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Maymester rollout to feature 75 Ohio State classes

The four-week long Maymester is a side effect of the semester switch Ohio State students have yet to experience.
But due to limited course listings, some students never will.
Fourth-year in psychology Melanie Reed said she wanted to take advantage of the May Session, however none of the courses Reed needs to take are offered, and a study abroad trip would interfere with her job.
“I thought about it, but I did not think it would work out for me,” Reed said.
For others, the three free credit hours are a lure they can’t pass up.
Rebecca Mashni, a second-year in public health, is planning to take a public health environmental class during the May Session. The class is expected to meet Mondays, Wednesdays and Fridays from 8 a.m. to 11:30 a.m. Even though she is worried about the time commitment, Mashni said it was worth it because the class is free.
“I am not sure how it is going to work, but I am willing to try it out,” Mashni said.
Most U.S. colleges operate on the semester system, but few have included a May Session, said Jay Johnson, the assistant provost and associate director of Institutional Research in the Office of Academic Affairs. Johnson called this session “new for everybody and a step in a fun direction.”
On Jan. 28 the courses being offered were put on BuckeyeLink. Students will register for May Session during the registration for Summer Session. Students will find out who will be teaching these May Session courses when Summer Session registration opens on Feb. 18.
The Summer Term includes the May Session and the seven-week Summer Session. Students will be able to combine the two sessions, enrolling in all of Summer Term, however the three free credit hours will not be offered during Summer Session.
Johnson said the May Session offers a free class to encourage enrollment when the classes are moving at a quicker pace than during a typical 16-week semester.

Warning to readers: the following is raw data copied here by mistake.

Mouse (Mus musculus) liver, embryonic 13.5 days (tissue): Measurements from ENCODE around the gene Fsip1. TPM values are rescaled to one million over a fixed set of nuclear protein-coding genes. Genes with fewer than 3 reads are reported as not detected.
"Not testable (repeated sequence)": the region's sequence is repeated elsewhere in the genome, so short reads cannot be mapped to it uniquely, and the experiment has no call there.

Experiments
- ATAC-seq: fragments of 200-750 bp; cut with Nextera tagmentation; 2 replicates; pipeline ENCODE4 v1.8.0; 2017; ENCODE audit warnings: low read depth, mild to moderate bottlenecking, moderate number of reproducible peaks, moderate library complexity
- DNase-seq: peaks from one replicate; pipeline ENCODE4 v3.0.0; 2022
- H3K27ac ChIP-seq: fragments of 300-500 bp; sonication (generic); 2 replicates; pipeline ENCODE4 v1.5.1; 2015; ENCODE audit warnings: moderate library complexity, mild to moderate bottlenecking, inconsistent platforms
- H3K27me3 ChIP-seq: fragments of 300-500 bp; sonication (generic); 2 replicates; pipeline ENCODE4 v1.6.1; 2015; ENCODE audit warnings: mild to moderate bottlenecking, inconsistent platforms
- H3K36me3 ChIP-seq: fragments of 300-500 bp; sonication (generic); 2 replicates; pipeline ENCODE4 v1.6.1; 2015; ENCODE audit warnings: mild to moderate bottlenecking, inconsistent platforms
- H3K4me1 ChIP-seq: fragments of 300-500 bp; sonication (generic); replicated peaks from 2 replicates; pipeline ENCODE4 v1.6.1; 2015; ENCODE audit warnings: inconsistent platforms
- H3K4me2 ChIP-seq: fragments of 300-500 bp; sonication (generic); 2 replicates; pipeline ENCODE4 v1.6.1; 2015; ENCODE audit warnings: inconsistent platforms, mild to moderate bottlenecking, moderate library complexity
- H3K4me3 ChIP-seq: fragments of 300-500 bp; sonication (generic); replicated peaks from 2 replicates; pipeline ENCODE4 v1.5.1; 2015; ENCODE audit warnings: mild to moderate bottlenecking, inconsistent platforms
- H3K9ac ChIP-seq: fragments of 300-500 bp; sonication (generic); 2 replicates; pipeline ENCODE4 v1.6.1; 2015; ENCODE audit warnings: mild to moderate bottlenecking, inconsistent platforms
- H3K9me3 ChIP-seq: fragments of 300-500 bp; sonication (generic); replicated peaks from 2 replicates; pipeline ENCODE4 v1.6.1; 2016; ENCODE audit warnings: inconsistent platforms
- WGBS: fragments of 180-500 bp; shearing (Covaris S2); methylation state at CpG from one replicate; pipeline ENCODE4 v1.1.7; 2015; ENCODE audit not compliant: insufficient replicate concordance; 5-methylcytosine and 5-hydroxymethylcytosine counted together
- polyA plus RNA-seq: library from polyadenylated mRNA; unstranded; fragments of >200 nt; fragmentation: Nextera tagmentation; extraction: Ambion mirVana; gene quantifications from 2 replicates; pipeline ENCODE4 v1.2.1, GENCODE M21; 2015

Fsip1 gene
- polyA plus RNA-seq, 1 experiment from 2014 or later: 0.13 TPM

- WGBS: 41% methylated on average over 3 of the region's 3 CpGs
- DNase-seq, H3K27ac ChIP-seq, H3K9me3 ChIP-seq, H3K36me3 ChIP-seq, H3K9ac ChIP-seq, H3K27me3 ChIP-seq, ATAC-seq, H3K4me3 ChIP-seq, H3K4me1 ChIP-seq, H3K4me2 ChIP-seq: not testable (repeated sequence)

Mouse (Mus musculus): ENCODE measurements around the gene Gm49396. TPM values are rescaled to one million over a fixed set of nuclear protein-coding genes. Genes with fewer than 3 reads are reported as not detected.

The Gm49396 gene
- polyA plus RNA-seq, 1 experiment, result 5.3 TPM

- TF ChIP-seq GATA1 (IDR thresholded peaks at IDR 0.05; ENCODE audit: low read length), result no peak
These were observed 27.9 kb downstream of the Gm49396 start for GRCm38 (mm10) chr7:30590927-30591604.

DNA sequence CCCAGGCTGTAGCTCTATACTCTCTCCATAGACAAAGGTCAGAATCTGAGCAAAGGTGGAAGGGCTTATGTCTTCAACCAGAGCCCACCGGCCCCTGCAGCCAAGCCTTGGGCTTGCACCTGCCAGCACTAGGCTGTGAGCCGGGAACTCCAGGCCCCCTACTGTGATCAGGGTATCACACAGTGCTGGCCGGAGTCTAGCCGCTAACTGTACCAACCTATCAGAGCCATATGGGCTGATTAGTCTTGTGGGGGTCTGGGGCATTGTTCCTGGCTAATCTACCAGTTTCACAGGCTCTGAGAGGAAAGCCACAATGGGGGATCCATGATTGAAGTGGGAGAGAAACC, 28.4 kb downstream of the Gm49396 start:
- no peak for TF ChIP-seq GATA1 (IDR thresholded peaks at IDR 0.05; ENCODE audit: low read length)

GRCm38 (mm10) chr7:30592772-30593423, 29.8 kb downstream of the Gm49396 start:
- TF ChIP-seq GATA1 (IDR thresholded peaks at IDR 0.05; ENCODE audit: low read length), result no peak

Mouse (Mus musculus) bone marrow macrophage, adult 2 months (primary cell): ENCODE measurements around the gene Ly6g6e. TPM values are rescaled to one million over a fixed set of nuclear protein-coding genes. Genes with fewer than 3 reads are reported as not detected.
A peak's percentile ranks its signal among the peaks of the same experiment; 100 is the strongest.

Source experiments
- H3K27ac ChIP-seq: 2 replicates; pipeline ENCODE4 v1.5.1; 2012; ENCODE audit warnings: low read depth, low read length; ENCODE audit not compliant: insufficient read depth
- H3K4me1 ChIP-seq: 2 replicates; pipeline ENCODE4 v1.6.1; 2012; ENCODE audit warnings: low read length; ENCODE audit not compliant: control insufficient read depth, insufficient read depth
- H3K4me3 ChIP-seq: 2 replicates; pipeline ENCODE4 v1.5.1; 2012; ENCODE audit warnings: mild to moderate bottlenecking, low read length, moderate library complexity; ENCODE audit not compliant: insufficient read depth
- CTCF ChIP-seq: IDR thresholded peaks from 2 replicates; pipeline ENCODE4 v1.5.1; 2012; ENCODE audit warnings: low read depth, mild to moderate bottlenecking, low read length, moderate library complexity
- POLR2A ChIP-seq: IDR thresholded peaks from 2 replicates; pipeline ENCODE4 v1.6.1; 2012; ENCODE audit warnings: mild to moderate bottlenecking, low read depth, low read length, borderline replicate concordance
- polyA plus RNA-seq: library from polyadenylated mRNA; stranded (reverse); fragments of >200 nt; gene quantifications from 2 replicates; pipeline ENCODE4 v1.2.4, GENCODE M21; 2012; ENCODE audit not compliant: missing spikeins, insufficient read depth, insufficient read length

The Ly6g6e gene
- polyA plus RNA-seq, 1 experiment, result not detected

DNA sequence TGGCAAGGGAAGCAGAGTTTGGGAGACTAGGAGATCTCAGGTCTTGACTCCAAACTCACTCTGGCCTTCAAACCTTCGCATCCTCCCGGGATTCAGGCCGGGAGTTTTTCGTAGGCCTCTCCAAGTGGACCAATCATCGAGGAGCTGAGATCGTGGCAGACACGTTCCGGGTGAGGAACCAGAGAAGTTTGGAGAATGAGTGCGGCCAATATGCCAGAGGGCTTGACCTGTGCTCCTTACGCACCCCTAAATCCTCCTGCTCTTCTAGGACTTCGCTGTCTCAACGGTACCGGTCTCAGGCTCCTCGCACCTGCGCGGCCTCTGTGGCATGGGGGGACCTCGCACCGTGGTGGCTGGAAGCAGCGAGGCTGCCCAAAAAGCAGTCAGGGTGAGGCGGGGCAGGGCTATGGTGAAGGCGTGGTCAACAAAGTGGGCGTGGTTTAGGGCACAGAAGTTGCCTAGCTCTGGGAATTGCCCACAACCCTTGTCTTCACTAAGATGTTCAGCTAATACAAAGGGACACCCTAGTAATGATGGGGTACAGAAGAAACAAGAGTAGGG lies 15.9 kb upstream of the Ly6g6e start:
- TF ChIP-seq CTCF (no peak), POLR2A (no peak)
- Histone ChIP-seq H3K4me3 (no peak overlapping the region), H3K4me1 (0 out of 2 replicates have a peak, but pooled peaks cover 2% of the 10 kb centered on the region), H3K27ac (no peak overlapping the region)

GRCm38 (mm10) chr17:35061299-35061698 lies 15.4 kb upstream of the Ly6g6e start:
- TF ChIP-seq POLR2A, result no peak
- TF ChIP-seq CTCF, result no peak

Since May Session is four weeks, the courses offered will be intense and fast-paced, Johnson said. For a three-credit course, a student must receive 37 hours of in-class instruction, Johnson said.
During May Session, students are expected to be in class about two hours a day, five days a week. However, the number of students that will sign up for these classes has yet to be determined.
“We would not know until students register in February,” Johnson said.
There will be about 75 to 80 courses offered, he said. Each section will have a maximum capacity like any other course section.
Examples of some classes included in the May Session are introduction to philosophy and geography of Ohio.
Johnson said the demands of May Session courses might make it hard for students to work but called it a “trade-off” since the class is free up to three hours. Johnson said the free course will “virtually be a full-time job” during the session.
OSU has a variety of study abroad programs, ranging from 10 days to a year long, so the time frame is not a problem for the four-week May Session.
Study abroad opportunities, such as the Global May programs, are “a very natural fit” for May Session,” Johnson said.
Maureen Miller, Office of International Affairs spokeswoman, said the May Session expands students’ opportunity to study abroad because it is an “extra moment in your academic year.”
According to the OIA website, OSU offers more than 40 study abroad programs during May Session and more than 60 summer-long programs in countries such as South Africa, Russia, China and England.

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